The values of the VC evaluated in the conventional manner (VC conventional: 3878.8 ± 202.2 mL) or associated with HME (VC HME: 3925.5 ± 206.0 mL). There were no differences between conventional and HME maneuvers (p = 0.116; Fig. 3).
Fig. 3

Graphic representation of vital capacity in both maneuvers. Vertical bar graphs representing the mean ± standard deviation, evaluated in a conventional manner or with the addition of an HME (p = 0.116; compared between maneuvers)

Discussion

We evaluated respiratory pressures and VC with and without the addition of an HME. Our results showed that, in our sample, there were no statistically significant differences between these two maneuvers, especially regarding MEP. This finding indicates that the above mentioned potential influence of the presence of the HME over respiratory pressures and VC is negligible. Our data point to the possibility of using HME in future studies when respiratory pressures and VC are assessed using the manovacuometer or respirometer.

The respiratory tract contains a nearly ideal environment for microbes, since they are warm, humid and dark. Several liters of air move into and from the lungs every minute, with the potential for carrying large numbers of microorganisms. Many of the patients encountered by the respiratory therapist have compromised host defenses against infection, and in the case of mechanically ventilated patient the respiratory therapist regularly bypasses these defenses. Therefore , a primary issue in respiratory care is to prevent the introduction of infection. Although the majority of nosocomial pneumonia cases arises from microaspiration, respiratory care equipment itself is a well-documented source of such infection [19].

Efficient bacterial filtration, by means of using a hydrophobic HME, can be important, especially in immunocompromised patients infected or in the ICU and can help protect the patient from cross bacterial contamination [20].

We chose to use the hydrophobic HME BB100MFS due to a previous study that linked the use of HME with decreasing nosocomial infection in patients on mechanical ventilation [18]. However, despite showing a reduction of infection, there are no reports on how its use can influence the values of respiratory pressures or VC.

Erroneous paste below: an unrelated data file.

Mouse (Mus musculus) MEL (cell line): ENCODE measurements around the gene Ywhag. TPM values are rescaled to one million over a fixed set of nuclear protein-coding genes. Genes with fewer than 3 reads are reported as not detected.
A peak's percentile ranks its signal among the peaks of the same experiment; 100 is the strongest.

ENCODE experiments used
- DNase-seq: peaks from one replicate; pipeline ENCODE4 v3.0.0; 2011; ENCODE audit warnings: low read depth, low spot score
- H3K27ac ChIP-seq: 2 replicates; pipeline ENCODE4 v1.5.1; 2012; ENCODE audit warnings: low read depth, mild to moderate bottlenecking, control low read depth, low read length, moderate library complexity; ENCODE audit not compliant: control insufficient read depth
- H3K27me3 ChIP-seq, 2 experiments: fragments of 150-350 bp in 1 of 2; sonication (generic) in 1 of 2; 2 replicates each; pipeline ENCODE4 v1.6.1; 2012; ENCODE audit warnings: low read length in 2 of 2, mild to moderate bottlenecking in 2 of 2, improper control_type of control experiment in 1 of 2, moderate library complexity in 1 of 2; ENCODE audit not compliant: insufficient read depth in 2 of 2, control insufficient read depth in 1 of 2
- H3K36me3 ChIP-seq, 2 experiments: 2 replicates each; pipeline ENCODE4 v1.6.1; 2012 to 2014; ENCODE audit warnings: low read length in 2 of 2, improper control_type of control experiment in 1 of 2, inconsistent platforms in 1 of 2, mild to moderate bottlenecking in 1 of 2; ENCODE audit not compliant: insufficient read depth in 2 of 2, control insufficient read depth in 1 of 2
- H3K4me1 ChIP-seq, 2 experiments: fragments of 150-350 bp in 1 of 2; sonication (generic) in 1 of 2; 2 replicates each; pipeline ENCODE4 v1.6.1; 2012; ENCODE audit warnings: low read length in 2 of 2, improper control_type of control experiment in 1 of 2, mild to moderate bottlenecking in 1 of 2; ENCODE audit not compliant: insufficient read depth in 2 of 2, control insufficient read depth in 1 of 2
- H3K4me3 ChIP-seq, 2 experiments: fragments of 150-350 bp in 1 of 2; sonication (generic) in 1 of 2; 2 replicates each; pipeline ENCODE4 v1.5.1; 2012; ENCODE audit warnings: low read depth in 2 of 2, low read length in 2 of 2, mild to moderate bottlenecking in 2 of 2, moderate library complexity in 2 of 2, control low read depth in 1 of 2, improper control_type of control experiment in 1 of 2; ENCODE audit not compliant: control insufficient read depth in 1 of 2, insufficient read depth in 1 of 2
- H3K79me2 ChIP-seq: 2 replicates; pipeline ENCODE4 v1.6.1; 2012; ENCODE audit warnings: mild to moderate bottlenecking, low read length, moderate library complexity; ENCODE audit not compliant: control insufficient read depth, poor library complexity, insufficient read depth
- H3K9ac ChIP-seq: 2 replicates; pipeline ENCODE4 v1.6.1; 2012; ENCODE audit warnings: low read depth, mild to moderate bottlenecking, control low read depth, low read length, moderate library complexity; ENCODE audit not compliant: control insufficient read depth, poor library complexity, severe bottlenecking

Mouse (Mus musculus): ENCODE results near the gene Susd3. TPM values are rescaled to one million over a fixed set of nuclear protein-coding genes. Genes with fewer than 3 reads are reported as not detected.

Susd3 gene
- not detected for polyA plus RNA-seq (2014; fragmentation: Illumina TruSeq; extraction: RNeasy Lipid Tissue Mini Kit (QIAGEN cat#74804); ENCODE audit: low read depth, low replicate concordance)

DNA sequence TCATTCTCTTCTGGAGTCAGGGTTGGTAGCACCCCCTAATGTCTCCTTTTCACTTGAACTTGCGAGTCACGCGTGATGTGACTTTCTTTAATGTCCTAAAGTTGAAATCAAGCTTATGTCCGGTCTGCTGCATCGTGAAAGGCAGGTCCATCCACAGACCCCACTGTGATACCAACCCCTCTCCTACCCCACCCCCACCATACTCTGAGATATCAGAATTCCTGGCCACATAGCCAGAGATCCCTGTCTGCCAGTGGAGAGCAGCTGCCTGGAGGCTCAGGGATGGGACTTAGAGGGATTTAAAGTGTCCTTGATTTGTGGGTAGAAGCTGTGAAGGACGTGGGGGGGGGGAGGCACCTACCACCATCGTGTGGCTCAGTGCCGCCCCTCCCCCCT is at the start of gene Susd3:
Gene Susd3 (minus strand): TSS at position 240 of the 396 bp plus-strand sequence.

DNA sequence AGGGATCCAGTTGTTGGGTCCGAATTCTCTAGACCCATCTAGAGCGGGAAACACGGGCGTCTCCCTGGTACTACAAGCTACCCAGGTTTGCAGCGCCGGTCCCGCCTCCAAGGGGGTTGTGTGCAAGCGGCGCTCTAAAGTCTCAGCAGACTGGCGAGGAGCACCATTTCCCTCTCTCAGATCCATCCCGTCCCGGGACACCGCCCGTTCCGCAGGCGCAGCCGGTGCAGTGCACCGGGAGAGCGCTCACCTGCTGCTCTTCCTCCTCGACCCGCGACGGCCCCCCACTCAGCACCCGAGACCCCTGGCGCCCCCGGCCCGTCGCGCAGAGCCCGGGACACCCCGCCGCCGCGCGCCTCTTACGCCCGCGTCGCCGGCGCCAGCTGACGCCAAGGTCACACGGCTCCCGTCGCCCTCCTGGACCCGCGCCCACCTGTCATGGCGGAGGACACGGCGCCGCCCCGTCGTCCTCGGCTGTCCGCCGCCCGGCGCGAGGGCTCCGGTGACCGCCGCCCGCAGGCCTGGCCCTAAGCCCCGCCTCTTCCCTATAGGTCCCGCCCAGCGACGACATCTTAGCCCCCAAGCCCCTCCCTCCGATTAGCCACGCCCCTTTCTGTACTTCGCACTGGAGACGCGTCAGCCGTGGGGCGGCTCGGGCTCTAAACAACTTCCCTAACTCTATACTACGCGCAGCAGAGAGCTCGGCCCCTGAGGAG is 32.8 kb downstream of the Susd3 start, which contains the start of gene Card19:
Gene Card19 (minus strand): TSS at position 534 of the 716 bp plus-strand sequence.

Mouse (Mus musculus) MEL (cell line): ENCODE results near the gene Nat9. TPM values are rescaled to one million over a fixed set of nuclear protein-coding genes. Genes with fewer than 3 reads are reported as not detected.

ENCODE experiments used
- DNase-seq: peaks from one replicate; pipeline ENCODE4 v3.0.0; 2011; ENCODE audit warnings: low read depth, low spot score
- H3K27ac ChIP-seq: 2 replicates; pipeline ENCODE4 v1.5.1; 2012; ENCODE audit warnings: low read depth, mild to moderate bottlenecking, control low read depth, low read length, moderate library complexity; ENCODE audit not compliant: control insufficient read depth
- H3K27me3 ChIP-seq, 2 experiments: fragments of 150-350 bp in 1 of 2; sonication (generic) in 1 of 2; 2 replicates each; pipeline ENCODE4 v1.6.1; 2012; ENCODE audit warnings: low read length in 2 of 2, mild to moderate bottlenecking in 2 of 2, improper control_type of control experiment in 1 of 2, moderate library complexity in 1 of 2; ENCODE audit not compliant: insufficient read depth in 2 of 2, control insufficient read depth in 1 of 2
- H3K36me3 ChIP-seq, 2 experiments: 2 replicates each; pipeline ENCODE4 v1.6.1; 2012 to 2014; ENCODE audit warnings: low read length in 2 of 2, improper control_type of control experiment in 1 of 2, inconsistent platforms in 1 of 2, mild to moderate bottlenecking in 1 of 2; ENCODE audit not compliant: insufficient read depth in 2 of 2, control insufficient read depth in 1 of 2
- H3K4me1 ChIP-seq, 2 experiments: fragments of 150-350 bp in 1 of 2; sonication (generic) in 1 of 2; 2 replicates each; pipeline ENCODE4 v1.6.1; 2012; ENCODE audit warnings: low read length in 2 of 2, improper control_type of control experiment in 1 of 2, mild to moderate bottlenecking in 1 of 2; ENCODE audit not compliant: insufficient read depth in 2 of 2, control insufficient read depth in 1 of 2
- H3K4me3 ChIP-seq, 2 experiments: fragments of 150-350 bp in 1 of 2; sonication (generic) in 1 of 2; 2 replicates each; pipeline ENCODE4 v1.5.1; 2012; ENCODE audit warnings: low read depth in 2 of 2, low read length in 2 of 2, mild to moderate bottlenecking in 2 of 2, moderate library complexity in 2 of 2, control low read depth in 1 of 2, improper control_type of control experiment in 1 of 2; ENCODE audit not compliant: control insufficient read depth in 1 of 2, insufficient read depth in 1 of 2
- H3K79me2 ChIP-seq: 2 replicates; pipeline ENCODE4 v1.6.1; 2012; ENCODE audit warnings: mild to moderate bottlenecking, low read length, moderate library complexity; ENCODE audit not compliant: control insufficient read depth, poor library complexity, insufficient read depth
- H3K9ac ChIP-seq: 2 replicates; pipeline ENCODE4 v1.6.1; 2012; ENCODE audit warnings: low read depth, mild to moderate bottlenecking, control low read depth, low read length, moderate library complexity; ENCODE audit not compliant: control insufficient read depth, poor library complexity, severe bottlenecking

Theoretically, as the filter volume is relatively large, the aspirated gas volume would change the basal lung volume or the conformation of the diaphragm during MIP measurements, which in turn would affect the accuracy of measurements. An increase in respiratory workload due to filter resistance could lead to the underestimation of MEP and MIP because of various reasons such as respiratory muscle fatigue, but in the present study the 90 mL of the death space and resistance of approximately 2.5 cm H2O/L/s of the HME doesn’t affect the lung volumes and respiratory pressures [1, 2, 14].

The determinants of resistive pressure include not only the airway, but also the entire breathing circuit used including HME [21]. The resistance to gas flow along an HME increases with the density of the material, with increased flow and the duration of use [15] and [22] in the mechanical ventilation, as the usage time of the HME water will be absorbed by the filter and the resistance increases according to the prolonged use [23]. In this study, we used the HME only for measures of respiratory muscle strength and vital capacity in patients breathing spontaneously, excluding the possibility of a prolonged use of HME and a significant interference resistance to airflow generated by the patient.